He speaks for Harry -- and Hermione, Ron and everyone at Hogwarts.

Fact is, Jim Dale has spoken for every character in every one of J.K. Rowling's (search) series ever since they started turning out the audiobooks.

"I'm the voice of Harry Potter," Dale told The Post the other day -- and if that voice sounded husky, no wonder: He'd recently finished taping Harry Potter and the Order of the Phoenix, all 896 pages and 134 characters of it.

Even after the taping began, on April 7 -- the manuscript having arrived in New York a few days before -- Rowling was still tweaking the book, "a word here, a word there."

"We started recording without knowing how certain words would be pronounced," Dale says, "so when we finally found out, we had to re-record them."

The audiobook -- due out Saturday, the same day as the book -- took more than 145 hours to record; it uses 17 cassettes (and 23 compact discs) and takes 26 1/2 hours to listen to.

The way the wizards at Random House Audio Books (search) figure it, if you started listening to it at the George Washington Bridge, drove 55 mph and didn't hit traffic, you'd be pulling into South Dakota's Mount Rushmore (search) park when it ended.

Not that Dale - the British actor who razzle-dazzled 'em on Broadway years ago in Barnum -- has ever heard any of the tapes.

"I just can't do it," he says. "I'd be too critical."

He's also critical of leaks. Like the previous Potter books, Phoenix has been kept under lock and key, if not armed guard - though a few books seem to have tumbled off trucks along the way.

Indeed, didn't the 67-year-old grandfather of five have to sign a confidentiality agreement?

"I'm not allowed to say," he deadpans. "Yes, of course I did. If you blab, they cut your tongue out -- then you have a problem [making] future audio books."

Turning serious, he adds, "It's only fair that everything's kept secret, because children love surprises. If they didn't, then why not tell them what they're going to have for Christmas?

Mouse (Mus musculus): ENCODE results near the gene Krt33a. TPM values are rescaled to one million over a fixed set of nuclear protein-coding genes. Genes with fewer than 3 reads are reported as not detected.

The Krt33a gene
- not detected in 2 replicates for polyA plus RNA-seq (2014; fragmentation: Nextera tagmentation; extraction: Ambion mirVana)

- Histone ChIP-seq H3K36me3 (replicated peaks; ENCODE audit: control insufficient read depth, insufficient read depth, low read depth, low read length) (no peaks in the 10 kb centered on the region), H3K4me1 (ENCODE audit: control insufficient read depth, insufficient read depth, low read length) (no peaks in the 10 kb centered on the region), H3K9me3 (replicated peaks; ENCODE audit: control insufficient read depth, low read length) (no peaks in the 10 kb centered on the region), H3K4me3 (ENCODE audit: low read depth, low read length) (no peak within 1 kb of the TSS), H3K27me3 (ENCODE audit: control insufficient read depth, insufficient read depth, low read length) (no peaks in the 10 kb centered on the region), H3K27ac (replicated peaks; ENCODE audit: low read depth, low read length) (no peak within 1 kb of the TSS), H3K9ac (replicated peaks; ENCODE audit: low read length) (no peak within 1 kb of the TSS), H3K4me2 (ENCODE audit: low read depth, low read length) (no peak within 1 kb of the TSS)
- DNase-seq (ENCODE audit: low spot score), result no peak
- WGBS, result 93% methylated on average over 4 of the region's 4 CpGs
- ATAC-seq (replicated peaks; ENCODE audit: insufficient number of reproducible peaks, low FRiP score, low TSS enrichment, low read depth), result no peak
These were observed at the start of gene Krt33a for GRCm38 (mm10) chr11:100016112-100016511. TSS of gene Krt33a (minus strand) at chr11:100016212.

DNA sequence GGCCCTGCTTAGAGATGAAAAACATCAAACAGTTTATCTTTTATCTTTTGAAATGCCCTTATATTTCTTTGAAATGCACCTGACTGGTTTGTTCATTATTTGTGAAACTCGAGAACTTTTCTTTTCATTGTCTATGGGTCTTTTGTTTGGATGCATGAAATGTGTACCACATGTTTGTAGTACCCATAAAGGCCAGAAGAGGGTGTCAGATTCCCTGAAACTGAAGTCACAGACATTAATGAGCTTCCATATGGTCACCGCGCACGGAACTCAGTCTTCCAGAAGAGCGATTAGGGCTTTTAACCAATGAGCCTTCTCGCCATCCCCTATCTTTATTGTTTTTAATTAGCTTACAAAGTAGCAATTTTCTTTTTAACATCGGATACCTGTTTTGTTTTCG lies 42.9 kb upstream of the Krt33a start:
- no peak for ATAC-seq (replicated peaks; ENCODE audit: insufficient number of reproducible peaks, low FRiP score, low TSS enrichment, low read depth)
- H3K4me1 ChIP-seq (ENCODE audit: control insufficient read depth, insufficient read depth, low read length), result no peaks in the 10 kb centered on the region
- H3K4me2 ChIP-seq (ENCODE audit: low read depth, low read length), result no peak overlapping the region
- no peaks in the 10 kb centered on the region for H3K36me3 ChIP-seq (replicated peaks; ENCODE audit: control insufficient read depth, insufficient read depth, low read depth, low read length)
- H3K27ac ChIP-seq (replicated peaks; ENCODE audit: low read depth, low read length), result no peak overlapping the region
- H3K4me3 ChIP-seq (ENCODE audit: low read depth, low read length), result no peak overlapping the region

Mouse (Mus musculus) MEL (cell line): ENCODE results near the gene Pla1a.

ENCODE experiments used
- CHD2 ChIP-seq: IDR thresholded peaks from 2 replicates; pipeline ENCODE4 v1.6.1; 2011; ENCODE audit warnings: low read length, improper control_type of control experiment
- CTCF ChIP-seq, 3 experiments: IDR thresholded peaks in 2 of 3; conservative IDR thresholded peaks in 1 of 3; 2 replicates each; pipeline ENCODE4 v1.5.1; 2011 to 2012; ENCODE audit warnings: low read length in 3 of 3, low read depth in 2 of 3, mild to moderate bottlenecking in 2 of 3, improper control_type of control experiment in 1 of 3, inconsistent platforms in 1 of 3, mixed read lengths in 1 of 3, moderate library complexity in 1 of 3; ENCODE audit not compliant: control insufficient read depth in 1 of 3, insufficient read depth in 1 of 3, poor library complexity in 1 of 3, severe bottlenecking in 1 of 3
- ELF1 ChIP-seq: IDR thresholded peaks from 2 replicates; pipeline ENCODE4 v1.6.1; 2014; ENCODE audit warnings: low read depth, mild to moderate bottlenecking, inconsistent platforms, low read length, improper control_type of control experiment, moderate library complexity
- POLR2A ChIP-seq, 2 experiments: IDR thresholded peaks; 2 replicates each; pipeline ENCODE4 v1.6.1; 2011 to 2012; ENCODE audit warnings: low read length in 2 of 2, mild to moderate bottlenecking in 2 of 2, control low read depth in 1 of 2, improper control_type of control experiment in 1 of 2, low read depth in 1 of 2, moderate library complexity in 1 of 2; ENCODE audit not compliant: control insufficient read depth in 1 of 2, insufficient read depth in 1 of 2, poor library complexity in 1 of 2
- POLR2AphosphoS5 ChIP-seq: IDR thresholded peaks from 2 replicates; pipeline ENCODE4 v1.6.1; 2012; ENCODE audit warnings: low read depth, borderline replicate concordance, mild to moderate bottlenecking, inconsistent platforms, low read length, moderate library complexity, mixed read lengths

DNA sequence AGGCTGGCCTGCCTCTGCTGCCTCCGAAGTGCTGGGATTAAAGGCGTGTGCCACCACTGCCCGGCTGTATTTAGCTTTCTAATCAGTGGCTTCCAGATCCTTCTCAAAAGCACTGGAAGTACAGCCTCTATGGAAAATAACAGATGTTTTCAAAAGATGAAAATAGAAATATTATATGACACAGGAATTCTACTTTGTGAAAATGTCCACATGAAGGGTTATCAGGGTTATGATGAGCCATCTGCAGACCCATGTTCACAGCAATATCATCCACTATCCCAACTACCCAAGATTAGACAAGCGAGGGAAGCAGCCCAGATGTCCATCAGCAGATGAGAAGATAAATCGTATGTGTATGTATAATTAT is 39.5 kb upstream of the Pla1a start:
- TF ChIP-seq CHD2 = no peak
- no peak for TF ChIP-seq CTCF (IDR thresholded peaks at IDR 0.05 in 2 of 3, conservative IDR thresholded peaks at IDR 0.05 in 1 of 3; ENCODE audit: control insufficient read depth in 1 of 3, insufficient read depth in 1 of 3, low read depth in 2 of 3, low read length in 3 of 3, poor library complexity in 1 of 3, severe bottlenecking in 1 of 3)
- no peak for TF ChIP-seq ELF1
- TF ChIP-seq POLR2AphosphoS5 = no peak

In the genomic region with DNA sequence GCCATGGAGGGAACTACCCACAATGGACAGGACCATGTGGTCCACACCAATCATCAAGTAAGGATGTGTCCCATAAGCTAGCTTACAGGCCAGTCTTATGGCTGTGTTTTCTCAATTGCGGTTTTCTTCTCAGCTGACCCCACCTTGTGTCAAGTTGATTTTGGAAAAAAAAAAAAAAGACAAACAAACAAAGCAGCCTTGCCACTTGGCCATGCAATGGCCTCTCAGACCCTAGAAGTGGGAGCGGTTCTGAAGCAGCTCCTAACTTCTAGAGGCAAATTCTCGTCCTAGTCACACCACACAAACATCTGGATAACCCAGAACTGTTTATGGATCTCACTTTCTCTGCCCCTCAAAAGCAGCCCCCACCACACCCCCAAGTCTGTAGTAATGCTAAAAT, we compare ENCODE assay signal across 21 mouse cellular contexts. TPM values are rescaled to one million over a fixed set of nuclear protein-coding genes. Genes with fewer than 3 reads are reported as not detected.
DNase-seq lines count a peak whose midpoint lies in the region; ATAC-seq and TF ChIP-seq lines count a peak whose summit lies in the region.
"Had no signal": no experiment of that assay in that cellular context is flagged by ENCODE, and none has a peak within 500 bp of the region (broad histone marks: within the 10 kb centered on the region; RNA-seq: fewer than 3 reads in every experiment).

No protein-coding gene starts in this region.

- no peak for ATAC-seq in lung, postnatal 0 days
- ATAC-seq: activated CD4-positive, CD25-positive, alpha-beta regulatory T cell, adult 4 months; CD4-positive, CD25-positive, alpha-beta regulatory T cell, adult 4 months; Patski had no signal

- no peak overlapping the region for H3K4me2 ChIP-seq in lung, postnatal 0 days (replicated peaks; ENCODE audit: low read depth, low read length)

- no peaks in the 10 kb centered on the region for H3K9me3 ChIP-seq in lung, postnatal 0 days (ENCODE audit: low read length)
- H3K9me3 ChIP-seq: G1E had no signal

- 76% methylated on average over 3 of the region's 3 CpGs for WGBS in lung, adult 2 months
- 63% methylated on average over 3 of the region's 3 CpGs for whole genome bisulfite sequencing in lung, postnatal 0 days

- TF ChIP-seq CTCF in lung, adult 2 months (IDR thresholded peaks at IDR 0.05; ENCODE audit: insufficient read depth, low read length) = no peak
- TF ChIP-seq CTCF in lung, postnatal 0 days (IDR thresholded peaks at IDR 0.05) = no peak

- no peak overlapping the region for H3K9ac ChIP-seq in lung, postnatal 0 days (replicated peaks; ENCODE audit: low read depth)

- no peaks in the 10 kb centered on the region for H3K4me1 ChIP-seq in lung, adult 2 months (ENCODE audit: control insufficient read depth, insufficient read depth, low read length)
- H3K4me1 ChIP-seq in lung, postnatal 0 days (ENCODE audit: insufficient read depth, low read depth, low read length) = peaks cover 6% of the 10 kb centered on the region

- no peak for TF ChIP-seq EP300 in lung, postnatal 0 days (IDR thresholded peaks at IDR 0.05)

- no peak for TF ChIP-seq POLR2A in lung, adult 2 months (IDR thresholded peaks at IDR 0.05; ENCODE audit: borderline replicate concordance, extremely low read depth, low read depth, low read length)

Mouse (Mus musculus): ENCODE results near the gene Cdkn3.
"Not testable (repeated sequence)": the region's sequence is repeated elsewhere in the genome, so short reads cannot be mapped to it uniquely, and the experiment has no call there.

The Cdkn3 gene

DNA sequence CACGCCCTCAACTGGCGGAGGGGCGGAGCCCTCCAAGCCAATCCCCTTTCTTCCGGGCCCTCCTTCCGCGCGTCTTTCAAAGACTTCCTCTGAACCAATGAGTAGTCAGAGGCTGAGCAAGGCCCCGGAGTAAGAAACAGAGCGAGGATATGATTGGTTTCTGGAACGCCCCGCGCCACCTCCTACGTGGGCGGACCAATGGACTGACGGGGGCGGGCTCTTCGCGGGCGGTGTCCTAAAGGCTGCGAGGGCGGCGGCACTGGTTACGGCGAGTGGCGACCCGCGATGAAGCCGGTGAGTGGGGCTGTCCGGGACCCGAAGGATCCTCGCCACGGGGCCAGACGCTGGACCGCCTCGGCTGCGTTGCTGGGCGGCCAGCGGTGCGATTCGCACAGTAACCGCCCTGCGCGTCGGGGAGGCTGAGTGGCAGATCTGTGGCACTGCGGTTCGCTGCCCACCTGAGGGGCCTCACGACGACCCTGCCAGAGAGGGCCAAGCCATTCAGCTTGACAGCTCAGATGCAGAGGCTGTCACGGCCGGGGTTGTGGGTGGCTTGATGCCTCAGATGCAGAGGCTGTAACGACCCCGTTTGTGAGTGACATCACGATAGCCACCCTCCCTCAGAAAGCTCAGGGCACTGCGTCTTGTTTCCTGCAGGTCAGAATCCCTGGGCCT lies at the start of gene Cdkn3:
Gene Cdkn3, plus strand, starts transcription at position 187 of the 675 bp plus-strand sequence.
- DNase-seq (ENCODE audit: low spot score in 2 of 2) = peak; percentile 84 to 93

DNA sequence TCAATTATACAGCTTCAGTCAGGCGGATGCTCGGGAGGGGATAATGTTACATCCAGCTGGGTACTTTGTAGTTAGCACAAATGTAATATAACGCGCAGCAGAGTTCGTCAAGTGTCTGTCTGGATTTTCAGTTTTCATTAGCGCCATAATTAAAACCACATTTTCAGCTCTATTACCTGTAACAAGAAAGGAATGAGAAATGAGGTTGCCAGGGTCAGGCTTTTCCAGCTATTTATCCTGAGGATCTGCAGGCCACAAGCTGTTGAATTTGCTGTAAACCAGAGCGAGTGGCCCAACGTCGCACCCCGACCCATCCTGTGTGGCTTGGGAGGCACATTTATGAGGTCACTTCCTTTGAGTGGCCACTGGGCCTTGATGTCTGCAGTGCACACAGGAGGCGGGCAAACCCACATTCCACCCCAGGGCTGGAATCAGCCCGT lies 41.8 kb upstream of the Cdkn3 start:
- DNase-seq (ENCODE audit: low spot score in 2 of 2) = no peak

"Some people have let the cat out of the bag, which is a big disappointment. If I was a kid, I wouldn't read it. I'd want to find out for myself."

And he did. He read the book 100 pages at a time, invented the voices, then went to the studio the next day to record them.

"On a good day, we'd try to tape 20 pages in an hour," he says.

"At least I didn't know who the villains are, which is good, because then I didn't deliberately put something into their voices.

"I didn't know where the hell I was going."

The biggest challenge was keeping all 134 characters (and voices) straight - not that he didn't slip occasionally.

"If you could only put out the outtakes for the Harry Potter audiobooks, it would make a book itself," he muses. "A blooper reel. But what language! They'd have to sell it only to those over 18."

To simplify things, Dale says, he decided from the start to make his own voice Harry's - for Harry, after all, is the heart of every book.

Nor could Dale readily switch off the book after a day's recording.

"After reading an audio, you begin to act your life," he says. "'Hi, darling, I'm home!' Jim said as he opened the door, seeing his wife leaning over the kitchen sink. She said . . . Come on, darling, say something!' "

OK, one last try: Can't he say anything about what's in store in Harry 5?

"It's long, darling -- very long," he intones, shaking his head.

"What good will it do? Let every page be a surprise; let every new character and what they do be a surprise."